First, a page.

He gave a partial list of those sexual activities — i.e., all sexual activities outside Christian marriage as traditionally understood — that according to the New Testament incur God’s condemnation. One of the items he listed was bestiality; another was homosexuality; a third was heterosexual promiscuity. He could have added masturbation if he had been answering a question in a Biblical quiz rather than one from a GQ interviewer. He did add a long list of non-sexual sins and sinners — drunkards, swindlers, the greedy, slanderers, etc., etc. — who are similarly risking damnation. But he also cited the usual qualifications about the mercy of God: We all deserve condemnation according to the Gospels but hopefully we won’t all get it. He even threw in the admission that he himself had been guilty of some of the sexual sins under condemnation. And Robertson, though repentant, might well admit that his career of sinning may not be definitively over. As the Devil (brilliantly played by Ray Milland in Alias Nick Beal) responds to a street preacher’s boast that he had wrestled Satan to the mat and pinned his shoulders to the floor: “He doesn’t know that it’s two falls out of three.”
In other words Robertson condemned everyone, including himself, as a sinner — which in a social context is the same as condemning no one. He certainly did not single out gays for criticism. It’s instructive that GQ’s good-humored interviewer, Drew Magary, was neither shocked nor horrified by what Robertson said. Though he self-identifies as a “milquetoast suburban WASP,” he clearly rather liked the Robertsons — which he would not have done if Phil Robertson had been a hater. (Don’t be deterred by the controversy from reading the GQ piece, incidentally; it’s highly entertaining.) Absolutely the most offensive thing about it is that Robertson does not disavow the traditional Christian teaching that homosexual acts are sinful. I can see that some gays might be upset by this, but they can hardly be surprised. Many have grown up in families holding exactly that conviction. We live in a society with different moral and religious traditions, and we must learn to live and let live.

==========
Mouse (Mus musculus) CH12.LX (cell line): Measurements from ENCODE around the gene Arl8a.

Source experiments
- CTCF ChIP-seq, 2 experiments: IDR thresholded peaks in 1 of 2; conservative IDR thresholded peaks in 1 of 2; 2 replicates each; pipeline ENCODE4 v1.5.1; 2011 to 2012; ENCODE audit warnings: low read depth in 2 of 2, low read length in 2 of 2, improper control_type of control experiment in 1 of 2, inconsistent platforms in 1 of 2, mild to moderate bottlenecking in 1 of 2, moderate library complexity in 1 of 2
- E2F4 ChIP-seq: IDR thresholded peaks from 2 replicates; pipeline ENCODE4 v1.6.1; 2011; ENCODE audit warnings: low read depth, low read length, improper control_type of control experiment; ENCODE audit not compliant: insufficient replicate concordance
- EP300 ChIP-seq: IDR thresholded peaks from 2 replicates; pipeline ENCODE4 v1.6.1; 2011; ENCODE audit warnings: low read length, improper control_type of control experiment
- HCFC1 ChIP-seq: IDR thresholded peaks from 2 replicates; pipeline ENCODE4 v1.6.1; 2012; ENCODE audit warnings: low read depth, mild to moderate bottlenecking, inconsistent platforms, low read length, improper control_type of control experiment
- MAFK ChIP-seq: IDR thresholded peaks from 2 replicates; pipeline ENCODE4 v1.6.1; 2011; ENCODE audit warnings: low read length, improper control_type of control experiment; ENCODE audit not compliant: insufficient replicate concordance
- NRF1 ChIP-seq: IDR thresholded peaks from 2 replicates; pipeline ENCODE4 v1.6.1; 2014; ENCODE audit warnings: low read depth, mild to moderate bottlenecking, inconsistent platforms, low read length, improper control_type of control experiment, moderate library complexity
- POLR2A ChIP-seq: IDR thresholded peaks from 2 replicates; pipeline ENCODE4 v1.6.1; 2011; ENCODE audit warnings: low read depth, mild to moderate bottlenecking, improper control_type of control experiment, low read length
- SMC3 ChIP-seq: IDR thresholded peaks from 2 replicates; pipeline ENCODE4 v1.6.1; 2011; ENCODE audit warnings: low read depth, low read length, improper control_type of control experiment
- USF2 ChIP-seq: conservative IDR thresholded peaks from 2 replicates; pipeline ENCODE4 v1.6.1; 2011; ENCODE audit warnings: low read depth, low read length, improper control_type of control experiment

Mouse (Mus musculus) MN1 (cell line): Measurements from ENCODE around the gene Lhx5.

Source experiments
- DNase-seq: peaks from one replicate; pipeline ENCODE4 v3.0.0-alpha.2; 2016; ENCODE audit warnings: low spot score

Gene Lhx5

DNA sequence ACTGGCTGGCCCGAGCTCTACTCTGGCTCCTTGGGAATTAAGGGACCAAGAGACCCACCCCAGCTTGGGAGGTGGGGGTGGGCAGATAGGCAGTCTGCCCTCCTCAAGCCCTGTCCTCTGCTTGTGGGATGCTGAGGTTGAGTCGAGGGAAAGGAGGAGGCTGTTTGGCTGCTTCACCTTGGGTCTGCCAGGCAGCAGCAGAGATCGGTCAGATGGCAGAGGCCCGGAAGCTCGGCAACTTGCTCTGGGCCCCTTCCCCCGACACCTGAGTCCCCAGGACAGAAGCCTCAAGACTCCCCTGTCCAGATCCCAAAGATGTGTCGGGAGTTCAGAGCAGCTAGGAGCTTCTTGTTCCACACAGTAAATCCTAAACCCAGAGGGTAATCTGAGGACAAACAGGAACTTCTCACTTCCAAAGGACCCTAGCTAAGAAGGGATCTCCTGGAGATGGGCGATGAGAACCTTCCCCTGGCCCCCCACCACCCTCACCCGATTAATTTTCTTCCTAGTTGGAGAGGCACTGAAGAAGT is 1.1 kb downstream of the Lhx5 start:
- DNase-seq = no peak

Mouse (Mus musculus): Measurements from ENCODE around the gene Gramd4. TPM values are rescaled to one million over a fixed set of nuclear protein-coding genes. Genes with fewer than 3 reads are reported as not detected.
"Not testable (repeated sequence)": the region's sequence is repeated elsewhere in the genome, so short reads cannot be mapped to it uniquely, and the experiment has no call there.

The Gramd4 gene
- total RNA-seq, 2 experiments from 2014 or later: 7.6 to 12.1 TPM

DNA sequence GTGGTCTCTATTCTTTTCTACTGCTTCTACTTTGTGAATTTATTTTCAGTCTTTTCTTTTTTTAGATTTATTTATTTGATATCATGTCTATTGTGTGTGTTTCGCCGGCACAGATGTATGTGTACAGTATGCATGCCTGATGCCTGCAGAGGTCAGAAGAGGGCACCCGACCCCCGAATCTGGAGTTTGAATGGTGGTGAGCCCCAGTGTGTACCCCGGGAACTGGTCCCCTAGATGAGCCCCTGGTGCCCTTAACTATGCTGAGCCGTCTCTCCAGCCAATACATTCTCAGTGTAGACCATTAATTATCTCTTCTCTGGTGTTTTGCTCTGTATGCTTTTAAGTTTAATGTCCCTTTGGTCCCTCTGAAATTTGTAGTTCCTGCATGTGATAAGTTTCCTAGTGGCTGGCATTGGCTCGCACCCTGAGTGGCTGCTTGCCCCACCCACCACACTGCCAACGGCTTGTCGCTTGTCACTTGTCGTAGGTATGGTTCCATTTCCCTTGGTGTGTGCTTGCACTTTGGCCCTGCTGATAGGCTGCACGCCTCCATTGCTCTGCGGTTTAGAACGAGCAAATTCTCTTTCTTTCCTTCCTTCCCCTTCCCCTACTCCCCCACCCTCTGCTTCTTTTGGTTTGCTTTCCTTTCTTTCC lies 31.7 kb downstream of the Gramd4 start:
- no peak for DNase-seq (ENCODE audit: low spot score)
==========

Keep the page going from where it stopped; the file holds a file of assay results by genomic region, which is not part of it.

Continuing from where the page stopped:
But here is how the GLAAD spokesman characterized Robertson’s remarks “Phil and his family claim to be Christian, but Phil’s lies about an entire community fly in the face of what true Christians believe. . . . Phil’s decision to push vile and extreme stereotypes is a stain on A&E and his sponsors who now need to reexamine their ties to someone with such public disdain for LGBT . . . ”
You want offensive? This is truly offensive. It combines lies about what Robertson said, a ludicrous attempt to define “true” Christianity along lines prescribed by GLAAD, and appeals for Robertson’s livelihood to be cut off. It is a blacklist in operation, and it is an odious thing. It has worked before, though, and for a while it seemed to be working here. A&E “suspended” Robertson. But the public outcry is breaking heavily in Robertson’s favor: The Cracker Barrel chain of downhome southern restaurants has now apologized for its brief capitulation to GLAAD’s bullying; the Robertsons are rich and confident enough to tell A&E that they won’t appear without their patriarch; and it is now GLAAD that is on the ropes.
Phil Robertson can administer the coup de grâce by refusing to return to A&E until the media corporation apologizes and agrees to re-examine its ties to GLAAD. It’s time for some of these cowardly media executives to show a little courage in the face of the blacklist-mongers and the private-sector censors. Where is the Ed Murrow of today?